When a mortgage goes into default Florida Foreclosure law allows only for judicial foreclosure. A judicial foreclosure begins when the lender files a lawsuit asking a court for an order allowing a foreclosure sale to take place. Generally, the borrower will get 20 days to file an answer to the complaint with the court. If the borrower fails to respond to the suit, the lender asks the court for, and typically receives, a default judgment, which will allow it to move forward with a foreclosure sale.
In Florida foreclosure, the lender files court action and records a notice of a pending lawsuit called a Lis Pendens (LIS), against the borrower. The lender is required to notify the borrower and any other affected parties in person or by mail or publication.
The lender is not required by Florida state law to notify the borrower before initiating the foreclosure process, however, individual mortgages or deeds of trust may require them to do so. The borrower can stop the foreclosure up until the date of the sale by paying the total amount owed to the lender.
Recent changes to Florida Foreclosure law have both helped and hurt borrowers. Servicers and lenders generally have to provide borrowers with loss mitigation opportunities, account for each foreclosure step, and strictly comply with foreclosure laws. Also, since most borrowers in Florida sign a promissory note and mortgage, these documents almost always give homeowners some contractual rights in addition to federal and state legal protections.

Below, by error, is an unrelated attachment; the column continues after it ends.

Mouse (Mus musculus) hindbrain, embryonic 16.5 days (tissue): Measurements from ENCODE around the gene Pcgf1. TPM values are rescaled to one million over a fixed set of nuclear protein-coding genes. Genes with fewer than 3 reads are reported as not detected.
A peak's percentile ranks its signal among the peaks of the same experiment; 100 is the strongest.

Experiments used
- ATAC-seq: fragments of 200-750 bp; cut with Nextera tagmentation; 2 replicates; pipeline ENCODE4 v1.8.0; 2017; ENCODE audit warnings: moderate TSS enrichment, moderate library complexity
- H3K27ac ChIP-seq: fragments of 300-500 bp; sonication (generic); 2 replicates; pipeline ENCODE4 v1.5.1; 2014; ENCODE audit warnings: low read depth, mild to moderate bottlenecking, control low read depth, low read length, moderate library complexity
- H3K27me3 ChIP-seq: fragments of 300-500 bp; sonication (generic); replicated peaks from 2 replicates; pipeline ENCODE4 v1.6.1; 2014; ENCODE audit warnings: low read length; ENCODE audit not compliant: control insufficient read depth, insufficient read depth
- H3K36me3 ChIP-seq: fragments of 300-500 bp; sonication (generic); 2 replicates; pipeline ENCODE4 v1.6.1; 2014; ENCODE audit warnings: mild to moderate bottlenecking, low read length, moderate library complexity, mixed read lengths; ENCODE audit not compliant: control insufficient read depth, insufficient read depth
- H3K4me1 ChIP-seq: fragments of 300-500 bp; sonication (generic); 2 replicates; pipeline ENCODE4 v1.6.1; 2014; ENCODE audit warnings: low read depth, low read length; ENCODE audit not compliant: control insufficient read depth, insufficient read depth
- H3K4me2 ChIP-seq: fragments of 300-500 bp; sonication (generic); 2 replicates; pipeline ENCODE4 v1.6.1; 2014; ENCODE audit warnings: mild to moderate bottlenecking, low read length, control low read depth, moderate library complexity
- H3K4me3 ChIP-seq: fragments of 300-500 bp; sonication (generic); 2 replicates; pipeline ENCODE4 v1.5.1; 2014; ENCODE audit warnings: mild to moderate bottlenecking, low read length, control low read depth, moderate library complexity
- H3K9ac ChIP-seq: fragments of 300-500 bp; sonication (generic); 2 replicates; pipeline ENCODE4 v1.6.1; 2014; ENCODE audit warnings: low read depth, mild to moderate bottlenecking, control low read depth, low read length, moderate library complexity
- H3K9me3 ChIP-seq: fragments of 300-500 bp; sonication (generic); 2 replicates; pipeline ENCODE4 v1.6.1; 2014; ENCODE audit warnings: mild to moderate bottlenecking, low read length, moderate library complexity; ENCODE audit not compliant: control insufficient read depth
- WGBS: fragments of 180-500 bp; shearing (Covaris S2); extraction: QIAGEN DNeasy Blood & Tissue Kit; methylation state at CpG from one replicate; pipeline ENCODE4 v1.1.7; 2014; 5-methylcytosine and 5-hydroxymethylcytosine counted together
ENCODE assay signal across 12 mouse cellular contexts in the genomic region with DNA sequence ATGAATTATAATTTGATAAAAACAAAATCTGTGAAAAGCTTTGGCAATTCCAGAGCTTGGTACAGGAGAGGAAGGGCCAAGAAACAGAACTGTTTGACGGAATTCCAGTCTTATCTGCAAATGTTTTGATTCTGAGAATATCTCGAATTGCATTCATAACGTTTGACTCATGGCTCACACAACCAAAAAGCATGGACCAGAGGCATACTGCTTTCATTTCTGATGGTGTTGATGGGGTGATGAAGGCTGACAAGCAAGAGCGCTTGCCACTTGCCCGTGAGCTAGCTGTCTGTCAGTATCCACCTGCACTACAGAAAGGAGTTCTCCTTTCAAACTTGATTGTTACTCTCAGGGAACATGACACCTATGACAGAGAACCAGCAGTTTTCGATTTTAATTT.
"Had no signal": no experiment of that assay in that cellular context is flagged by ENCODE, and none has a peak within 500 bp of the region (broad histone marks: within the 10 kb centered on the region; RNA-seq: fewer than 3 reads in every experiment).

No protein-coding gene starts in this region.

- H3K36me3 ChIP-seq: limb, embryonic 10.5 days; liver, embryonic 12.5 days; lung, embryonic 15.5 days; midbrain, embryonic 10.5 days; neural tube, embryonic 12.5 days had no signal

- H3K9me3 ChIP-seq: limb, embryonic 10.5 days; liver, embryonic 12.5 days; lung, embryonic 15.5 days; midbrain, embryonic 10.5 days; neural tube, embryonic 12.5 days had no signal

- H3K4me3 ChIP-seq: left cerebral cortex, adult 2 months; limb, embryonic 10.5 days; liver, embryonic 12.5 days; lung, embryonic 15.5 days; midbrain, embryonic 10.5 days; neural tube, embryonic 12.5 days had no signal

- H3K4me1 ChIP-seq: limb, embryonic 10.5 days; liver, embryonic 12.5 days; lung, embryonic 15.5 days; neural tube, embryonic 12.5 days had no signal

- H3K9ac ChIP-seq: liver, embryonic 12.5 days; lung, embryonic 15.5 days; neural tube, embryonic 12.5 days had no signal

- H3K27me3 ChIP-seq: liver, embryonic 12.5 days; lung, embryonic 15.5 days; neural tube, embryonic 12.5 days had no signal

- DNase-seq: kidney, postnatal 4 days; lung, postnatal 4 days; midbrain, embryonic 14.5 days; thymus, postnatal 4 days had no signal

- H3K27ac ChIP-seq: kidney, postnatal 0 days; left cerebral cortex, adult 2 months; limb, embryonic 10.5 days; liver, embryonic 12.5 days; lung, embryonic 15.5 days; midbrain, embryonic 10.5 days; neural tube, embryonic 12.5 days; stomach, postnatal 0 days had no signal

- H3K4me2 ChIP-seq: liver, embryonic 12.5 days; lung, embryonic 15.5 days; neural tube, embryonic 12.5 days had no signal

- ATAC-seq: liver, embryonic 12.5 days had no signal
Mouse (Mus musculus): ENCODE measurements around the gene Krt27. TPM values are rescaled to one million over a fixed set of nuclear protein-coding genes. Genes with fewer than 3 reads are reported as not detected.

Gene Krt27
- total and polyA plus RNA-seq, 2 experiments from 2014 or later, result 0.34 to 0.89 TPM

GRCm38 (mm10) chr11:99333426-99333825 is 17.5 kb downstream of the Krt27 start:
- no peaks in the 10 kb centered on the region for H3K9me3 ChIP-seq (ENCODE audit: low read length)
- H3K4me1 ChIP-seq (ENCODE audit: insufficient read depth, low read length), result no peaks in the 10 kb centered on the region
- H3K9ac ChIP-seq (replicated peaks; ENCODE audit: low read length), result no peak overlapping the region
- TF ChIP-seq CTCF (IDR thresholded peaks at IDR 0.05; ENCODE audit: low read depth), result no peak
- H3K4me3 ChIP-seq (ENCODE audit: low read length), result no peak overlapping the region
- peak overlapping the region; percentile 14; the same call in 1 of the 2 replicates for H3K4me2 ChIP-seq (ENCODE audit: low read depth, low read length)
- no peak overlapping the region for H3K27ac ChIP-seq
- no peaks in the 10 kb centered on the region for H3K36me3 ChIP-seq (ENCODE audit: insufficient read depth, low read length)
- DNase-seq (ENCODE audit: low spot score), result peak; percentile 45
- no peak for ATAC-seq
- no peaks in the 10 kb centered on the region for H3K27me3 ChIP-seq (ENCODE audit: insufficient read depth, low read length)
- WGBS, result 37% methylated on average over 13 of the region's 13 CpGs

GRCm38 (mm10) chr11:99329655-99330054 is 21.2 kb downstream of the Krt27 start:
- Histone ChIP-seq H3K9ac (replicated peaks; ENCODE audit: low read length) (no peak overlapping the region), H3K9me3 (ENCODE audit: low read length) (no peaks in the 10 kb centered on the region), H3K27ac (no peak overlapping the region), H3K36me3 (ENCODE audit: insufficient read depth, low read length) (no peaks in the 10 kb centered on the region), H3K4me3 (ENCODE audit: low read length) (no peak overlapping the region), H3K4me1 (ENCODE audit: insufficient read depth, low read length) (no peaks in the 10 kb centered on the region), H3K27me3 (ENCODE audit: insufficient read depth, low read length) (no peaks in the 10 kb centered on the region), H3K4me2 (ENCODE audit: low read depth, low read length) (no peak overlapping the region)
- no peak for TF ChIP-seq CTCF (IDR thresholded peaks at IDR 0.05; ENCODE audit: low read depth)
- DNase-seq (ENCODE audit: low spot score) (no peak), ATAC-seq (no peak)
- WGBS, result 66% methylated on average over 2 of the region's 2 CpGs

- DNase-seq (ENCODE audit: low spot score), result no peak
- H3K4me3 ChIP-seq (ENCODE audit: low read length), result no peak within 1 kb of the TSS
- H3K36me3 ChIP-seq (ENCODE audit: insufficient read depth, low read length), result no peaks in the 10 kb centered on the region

In a Florida foreclosure, a borrower will typically get the right to:
- receive a “preforeclosure breach letter”
- apply for loss mitigation
- get notice of the foreclosure and the chance to respond in court
- get current on the loan and stop the foreclosure sale
- receive special protections if they are in the military
- pay off the loan to prevent sale
- file for bankruptcy
- get any excess money after a foreclosure sale.
Notice of Sale & Auction
The foreclosure sale date is between 20-35 days after the court ruling, however, this can vary depending on the individual court and county. The clerk of court issues a public notice of sale containing the location, date, and time of the sale. The notice is published once a week for two weeks, in that counties newspaper, with the second notice appearing a minimum of five days before the sale.
The county clerk usually oversees the sale, which ordinarily occurs at the county courthouse at 11:00 a.m. on the sale date. The winning bidder must provide a 5-percent deposit and pay the remaining balance by the end of the day. If the winner fails to pay the deposit or the balance, a new sale is scheduled a minimum of 20 days later. After a successful sale, the county clerk gives a certificate of sale to the winning bidder. This is NOT a deed.
Within 10 days of the sale, the clerk transfers ownership to the winning bidder by deed if no one disputes the sale.
A borrower has no right of redemption after the certificate of sale, unless they can prove that some sort of mistake has been made by the lender, the lender’s attorney’s or the court.